MOTHERHOOD: Survival Guide for The Early Weeks

Published on 04 Jul 2017 / by: Tan

I used to not being able to understand why new mothers face baby blues. After experiencing it myself, I get it now. It is the overwhelming changes that shock us. It is not just your life that has changed, it is basically everything from your body to your emotions. Personally, I feel like nothing really prepares me for this.

The first month was really tough. It got saner only after two weeks for me. That was when I started to recover from the physical pain from labor and get the hang of breastfeeding. I didn't fall into depression and I owe it to my supportive loving husband and also my family who helps me along the way. Now that I'm four months in, I'd like to share with you the things that have kept me sane in the early weeks.


1. Don't take baby's cry personally 

It's easier said than done, especially with all the raging hormones. Things really started to get real after we leave the hospital. The first night was really terrible. My baby cried on and off from midnight till four in the morning. It came to me as a shock. Even more so because my baby was such a sleepy head at the hospital. We always had to wake him up for a feed.

I was so tired and sleep deprived while he kept wailing through the night. I breastfed him for like hours but he still would not go to sleep. Sometimes when my baby cries and I cannot calm him down, I cannot help but feel inadequate. But in all seriousness, do not take it personally. Everything is new for you. It is only normal to be confused and oblivious.

Hang in there. As time goes by, you will start to figure out what your baby wants, even though not entirely.


2. Padsicles work wonders

I happened to stumble upon this from a Youtuber just before I gave birth. She was talking about things that help her after giving birth and she mentioned padsicles. You can easily google how to make padsicles. It really did help me through the recovery if you deliver vaginally. It was soothing and pain relieving.


3. Get some sleep when you can

Sleep deprivation is probably one of the key factors that causes postpartum depression. It was really hard for me to function and think normally with minimal amount of sleep. You are expected to take care of this little demanding human being while your body is still recovering from the delivery. Sleep is much needed but sometimes it feels like it is never going to come. Therefore, take some whenever it is possible.


4. Things will get better

I promise you, they really do get better. Your wounds will heal and your sleep will come. There is light at the end of the tunnel. Even though some days are really hard, just remember that this, too, shall pass. I tell this to myself every single day to keep me going. And, if you are breastfeeding, yes, it will get better as well as time passes.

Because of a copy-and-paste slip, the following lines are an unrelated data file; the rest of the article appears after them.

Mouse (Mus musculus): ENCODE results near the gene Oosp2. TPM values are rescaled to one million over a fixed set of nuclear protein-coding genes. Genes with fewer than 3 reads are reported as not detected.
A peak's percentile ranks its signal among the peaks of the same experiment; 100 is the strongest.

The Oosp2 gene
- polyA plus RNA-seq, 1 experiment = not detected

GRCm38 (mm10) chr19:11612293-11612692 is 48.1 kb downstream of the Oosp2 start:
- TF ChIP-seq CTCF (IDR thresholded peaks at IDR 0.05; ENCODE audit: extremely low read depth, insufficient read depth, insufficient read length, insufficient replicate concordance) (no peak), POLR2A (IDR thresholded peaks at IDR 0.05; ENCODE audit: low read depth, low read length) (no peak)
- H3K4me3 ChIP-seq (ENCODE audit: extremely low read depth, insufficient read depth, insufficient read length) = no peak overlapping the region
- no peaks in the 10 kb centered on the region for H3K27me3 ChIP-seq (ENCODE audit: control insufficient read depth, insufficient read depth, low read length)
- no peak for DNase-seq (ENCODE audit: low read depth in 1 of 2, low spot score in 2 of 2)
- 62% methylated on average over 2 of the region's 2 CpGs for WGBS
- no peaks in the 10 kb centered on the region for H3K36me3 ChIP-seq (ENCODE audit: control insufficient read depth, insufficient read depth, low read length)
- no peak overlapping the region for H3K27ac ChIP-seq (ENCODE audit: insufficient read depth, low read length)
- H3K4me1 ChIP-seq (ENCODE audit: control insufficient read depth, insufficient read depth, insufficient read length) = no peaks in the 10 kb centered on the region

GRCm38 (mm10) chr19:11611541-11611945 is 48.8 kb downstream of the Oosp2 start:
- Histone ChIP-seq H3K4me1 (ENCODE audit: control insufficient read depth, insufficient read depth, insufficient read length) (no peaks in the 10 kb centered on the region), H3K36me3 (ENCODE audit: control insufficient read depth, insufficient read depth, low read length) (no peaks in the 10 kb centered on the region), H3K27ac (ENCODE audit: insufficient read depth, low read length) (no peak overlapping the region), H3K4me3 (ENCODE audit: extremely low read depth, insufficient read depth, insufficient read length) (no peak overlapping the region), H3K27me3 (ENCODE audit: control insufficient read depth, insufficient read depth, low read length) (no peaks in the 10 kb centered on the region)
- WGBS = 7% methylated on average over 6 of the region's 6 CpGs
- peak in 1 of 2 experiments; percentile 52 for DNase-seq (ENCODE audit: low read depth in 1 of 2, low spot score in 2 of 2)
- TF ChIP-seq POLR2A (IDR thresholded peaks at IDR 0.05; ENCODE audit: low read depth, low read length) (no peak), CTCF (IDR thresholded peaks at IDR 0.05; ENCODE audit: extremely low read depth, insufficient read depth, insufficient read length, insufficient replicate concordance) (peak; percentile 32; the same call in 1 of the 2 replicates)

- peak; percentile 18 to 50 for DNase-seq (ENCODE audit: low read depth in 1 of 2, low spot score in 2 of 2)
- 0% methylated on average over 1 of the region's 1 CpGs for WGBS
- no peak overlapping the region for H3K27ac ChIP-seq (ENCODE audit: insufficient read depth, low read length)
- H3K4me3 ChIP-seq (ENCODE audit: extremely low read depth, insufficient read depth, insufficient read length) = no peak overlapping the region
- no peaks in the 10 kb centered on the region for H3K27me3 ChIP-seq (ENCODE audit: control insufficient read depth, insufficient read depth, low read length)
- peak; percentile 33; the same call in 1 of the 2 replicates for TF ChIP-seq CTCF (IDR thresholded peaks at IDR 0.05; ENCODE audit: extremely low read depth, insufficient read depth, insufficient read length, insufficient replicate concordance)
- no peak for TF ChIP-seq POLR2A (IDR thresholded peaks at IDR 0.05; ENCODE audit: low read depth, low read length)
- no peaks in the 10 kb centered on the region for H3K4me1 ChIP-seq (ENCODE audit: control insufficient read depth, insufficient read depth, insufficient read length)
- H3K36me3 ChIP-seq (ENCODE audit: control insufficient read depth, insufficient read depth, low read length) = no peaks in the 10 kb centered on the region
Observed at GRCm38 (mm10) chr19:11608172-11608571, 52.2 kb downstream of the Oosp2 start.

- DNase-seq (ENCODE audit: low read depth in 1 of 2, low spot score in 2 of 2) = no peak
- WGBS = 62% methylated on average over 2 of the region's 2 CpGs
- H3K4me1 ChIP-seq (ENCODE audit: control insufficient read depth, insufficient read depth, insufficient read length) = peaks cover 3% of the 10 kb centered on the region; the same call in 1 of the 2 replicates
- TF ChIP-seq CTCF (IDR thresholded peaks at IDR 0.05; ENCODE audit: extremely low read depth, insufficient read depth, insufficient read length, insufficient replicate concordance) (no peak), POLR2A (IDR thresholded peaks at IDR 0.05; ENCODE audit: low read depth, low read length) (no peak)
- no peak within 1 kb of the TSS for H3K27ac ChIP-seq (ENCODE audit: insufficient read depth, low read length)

5. Get and receive help

Before I had my baby, I thought to myself that I would want to take care of him by myself. I do not want people to intervene. However, as the time comes, I was very grateful when someone offers any kind of help to hold and carry him.

Seriously, stop trying to do everything yourself. It will drive you mad. 


6. Look at your baby

Every time I look at my baby, I am reminded of how far I've come and that I have done something extraordinary. I mean, I freaking GAVE BIRTH. His cute little fingers and toes. His subtle smiles and frowns when he sleeps. These are the things you will miss when they grow up. Enjoy them while you can.


7. Cry it out

There will be times that you need to let out your emotions. Just do it. You’ll feel better afterwards. 


8. Have someone prepare you food

With all that's going on, cooking is the last thing on my agenda. I'm so blessed that I don’t have to worry about preparing food. My mother in law cooked for me day and night to make sure I'm eating nutritious foods. 


9. Talk to someone about your feelings

In my case it was my husband and sometimes my girl friends as well. There were times when my husband would shrug my melancholic rants off (I understand he was just as overwhelmed as I was), that's when I turn to my girl friends for some emotional support. 


10. Korean Drama

It helps take my mind off the reality, which sometimes can be so overwhelming. It's always nice to go out of the real world for a little bit. I usually turn it on when my baby is sleeping. Basically, do whatever that can take your mind away from the reality for a bit to keep you sane. Play chess, dance around, whatever. For me it was Korean Drama. Goblin and The Legend of the Blue Sea to be exact. May you age like the Koreans, baby.


11. Hot shower

Those who know me knows that I'm lazy about taking showers. Sometimes I only take once a day; however, after having a baby, I am ever so grateful for hot showers. It's so relaxing and it's probably the only time I can be alone enjoying my me time. I also use this time to massage the breast to prevent engorgement.  


12. Gotta love buttoned up PJs

When I was still pregnant, I didn't think much about breastfeeding. I didn't realize that it would be what I do most of the days, especiallyin the early weeks. So, buttoned up PJs are really essential. I was (and, am still) in them like all day long every day. I wish I could wear it out too. 


I know this took a while, but you know, life just gets in the way. I am in every way still struggling to be a mother. Every night when my baby falls asleep, it's a sigh of relief for me. I survive another day. Every morning when I get out of bed, I tell myself, let's do this. I am trying to take it day by day, embracing all that happens in a day. Time really does fly. He's more than half a year old now and he grows so fast. He is looking and acting less and less like a baby every day. See the bigger picture, enjoy the moment. When you look back, the little peeves will be insignificant anymore.

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